On the other hand, it is probably better to alternate between TOEFL Speaking/ Writing tasks and GRE Essays. TOEFL Speaking and Writing tasks help you build basic skills that will help you on GRE Writing. In this case, you can treat TOEFL Practice as a kind of warmup exercise for GRE Practice. This is especially true with TOEFL Writing Task 2 and the GRE Analyze an Issue Task. You could even treat the second TOEFL Writing Task as a rough draft of a GRE Issue essay, rewriting it as a more complex GRE task.

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Re: How to study for GRE and TOEFL at the same time [#permalink] New post 23 Sep 2017, 19:26
Each of the two scored Verbal sections you will encounter on the GRE consists of approximately 20 questions in 30 minutes – obviously, that gives you (on average) 1.5 minutes per problem, but keep in mind that during that time you will also have to read and process several Reading Comprehension passages.

Each of the two scored Quantitative sections consists of approximately 20 questions in 35 minutes, or 1 minute 45 seconds per problem. Many students have serious difficulty completing 20 problems in this amount of time.

GRE is section-level adaptive, meaning that your performance on your first verbal section will determine the difficulty of the next verbal section you receive, and your performance on your first math section will determine the difficulty of the next math section you receive. Fortunately, there is no penalty for guessing on the GRE, so there is no reason to ever leave a question blank. If you run out of time, save the last thirty seconds to randomly guess on the last few. If you use the “mark” feature to flag a question for review, pick a random answer anyway, just in case you don’t have time to come back.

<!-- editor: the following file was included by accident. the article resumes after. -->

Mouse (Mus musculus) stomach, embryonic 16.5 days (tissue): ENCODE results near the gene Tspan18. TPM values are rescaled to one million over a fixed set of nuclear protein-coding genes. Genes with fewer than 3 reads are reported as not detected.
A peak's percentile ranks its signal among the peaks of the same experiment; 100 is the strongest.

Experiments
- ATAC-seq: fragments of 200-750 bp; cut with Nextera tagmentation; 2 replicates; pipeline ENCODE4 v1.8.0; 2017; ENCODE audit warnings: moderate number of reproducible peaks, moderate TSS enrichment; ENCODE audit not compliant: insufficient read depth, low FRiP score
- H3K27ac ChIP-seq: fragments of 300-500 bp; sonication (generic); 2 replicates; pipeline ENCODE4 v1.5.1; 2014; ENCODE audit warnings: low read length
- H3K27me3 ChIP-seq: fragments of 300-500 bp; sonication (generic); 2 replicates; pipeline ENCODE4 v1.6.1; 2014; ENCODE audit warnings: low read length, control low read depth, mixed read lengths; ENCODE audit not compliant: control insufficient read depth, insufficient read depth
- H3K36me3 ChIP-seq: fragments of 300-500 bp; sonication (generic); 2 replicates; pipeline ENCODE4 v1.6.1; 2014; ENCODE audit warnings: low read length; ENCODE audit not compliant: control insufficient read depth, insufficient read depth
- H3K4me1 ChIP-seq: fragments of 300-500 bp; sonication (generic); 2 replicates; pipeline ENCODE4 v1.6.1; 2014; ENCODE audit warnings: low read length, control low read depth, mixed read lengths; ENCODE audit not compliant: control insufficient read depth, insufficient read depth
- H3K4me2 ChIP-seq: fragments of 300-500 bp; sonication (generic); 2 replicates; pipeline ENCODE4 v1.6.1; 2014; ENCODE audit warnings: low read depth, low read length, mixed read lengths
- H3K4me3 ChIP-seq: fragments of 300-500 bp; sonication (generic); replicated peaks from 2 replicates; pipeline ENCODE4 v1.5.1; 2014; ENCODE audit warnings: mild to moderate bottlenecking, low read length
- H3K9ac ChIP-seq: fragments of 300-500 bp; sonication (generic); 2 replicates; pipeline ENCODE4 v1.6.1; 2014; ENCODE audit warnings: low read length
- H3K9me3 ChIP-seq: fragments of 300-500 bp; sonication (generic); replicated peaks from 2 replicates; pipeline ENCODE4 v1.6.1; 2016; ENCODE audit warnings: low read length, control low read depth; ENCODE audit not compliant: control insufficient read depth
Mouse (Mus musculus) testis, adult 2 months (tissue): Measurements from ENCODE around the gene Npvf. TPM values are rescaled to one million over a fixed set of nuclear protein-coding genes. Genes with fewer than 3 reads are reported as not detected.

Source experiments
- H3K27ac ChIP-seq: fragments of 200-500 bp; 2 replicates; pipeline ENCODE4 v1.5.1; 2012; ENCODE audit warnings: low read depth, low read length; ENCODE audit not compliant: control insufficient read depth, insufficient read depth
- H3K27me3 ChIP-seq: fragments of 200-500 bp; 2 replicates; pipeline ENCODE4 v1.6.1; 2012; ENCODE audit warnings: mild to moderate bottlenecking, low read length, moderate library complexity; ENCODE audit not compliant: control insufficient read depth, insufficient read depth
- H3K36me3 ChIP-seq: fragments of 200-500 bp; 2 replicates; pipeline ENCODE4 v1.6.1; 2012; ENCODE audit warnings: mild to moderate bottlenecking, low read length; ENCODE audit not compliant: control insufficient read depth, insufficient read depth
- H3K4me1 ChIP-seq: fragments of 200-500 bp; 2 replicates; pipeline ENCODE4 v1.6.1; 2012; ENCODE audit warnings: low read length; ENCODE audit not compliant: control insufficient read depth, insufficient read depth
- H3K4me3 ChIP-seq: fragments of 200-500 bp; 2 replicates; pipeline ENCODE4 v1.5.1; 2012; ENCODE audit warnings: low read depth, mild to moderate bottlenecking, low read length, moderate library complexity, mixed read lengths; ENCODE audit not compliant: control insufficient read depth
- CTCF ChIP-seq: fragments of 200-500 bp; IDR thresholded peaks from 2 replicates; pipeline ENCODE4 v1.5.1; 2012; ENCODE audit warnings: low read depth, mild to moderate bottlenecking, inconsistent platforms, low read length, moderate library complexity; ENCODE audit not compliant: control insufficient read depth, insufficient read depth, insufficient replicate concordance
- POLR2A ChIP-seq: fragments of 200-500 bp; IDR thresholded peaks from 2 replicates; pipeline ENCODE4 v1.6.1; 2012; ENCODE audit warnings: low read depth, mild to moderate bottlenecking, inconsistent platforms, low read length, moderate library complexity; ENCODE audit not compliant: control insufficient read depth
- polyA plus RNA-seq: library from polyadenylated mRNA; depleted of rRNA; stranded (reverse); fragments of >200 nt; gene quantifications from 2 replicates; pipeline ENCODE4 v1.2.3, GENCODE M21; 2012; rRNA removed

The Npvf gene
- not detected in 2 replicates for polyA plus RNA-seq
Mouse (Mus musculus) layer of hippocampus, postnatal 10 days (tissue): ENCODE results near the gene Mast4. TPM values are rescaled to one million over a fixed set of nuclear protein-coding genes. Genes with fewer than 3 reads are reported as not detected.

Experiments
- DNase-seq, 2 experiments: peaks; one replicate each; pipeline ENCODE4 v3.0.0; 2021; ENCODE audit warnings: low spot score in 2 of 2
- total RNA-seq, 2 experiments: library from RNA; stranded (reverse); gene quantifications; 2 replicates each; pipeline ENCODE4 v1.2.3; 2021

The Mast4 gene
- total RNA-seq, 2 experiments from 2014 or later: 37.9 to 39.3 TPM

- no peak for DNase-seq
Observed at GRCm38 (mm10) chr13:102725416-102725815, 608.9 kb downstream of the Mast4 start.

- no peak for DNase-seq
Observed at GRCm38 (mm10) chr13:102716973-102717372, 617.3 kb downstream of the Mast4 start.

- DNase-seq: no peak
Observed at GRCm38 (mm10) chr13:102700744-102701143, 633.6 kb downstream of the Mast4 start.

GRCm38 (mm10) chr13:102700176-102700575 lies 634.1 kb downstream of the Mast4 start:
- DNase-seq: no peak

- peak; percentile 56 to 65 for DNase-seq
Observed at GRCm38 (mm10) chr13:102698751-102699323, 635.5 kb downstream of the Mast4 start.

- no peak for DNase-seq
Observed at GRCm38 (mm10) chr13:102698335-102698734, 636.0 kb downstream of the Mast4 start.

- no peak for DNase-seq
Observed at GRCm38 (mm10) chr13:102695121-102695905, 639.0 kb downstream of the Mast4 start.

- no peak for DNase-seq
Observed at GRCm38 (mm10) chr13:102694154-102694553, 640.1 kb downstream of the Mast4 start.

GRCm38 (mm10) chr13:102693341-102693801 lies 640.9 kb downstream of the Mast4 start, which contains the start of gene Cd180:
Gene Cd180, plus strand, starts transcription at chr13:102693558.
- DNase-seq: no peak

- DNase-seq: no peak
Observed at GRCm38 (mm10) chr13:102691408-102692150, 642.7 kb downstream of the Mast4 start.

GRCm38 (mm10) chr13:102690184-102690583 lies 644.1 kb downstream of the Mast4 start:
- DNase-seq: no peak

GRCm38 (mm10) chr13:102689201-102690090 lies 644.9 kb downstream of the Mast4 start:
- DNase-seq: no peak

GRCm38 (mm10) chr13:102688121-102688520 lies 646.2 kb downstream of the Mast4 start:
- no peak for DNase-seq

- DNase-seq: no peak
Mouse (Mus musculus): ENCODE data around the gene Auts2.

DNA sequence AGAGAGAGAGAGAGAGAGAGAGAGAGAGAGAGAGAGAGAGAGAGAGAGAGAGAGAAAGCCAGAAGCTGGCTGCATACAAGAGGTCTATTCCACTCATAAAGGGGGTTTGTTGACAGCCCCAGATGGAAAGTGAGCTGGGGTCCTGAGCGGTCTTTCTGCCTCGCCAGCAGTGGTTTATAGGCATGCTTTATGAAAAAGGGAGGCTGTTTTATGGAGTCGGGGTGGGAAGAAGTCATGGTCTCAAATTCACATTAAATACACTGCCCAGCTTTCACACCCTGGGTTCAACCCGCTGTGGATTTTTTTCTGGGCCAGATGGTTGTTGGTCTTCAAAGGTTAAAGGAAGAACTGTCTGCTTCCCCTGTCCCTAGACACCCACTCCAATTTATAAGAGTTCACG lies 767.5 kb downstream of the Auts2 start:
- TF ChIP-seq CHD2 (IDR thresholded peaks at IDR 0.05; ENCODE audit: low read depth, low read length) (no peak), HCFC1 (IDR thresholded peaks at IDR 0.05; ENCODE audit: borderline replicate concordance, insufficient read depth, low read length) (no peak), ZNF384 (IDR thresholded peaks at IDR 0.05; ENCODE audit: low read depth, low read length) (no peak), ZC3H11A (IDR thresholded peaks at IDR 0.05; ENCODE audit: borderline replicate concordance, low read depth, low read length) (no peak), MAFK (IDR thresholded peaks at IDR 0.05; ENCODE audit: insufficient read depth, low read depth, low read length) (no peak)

Here are some good guidelines for how much time you can afford on each problem type:

On the GRE, if you can’t perform within the time limits, your hard work simply won’t result in the score you want. A good rule during studying is: If you can’t do it within the time limits, it doesn’t count.

On both Verbal and Quant: Always use a timer when practicing! This means using a stopwatch when doing practice problems on paper, and taking online practice tests under standard testing conditions. Because you’ll be taking an exam under rigid time constraints, it will be important to strategically manage your time — even during practice sessions. Although the revised GRE that debuted on Aug. 1, 2011, allows you to go back and review your answers within a section, you’ll need to make sure you leave yourself enough time to complete all the questions within each section.

One important consideration for managing your time is that it’s important to have extra focus on the early questions of the math and verbal sections. If you answer these early questions correctly, the computer-adaptive testing system will provide you with more high-value questions, which will help you achieve a higher score. If you get them wrong, however, you’ll be stuck with lower-scoring questions. For the first 10 or so questions, move slowly and double- or triple-check your answers. However, you should always keep an eye on the clock, making sure you have enough time to finish.

Don’t waste your time trying to guess whether the questions on the exam are getting harder or easier. Moving deliberately through the exam will help increase your score; trying to get into the computer’s head will not.

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Re: How to study for GRE and TOEFL at the same time   [#permalink] 23 Sep 2017, 19:26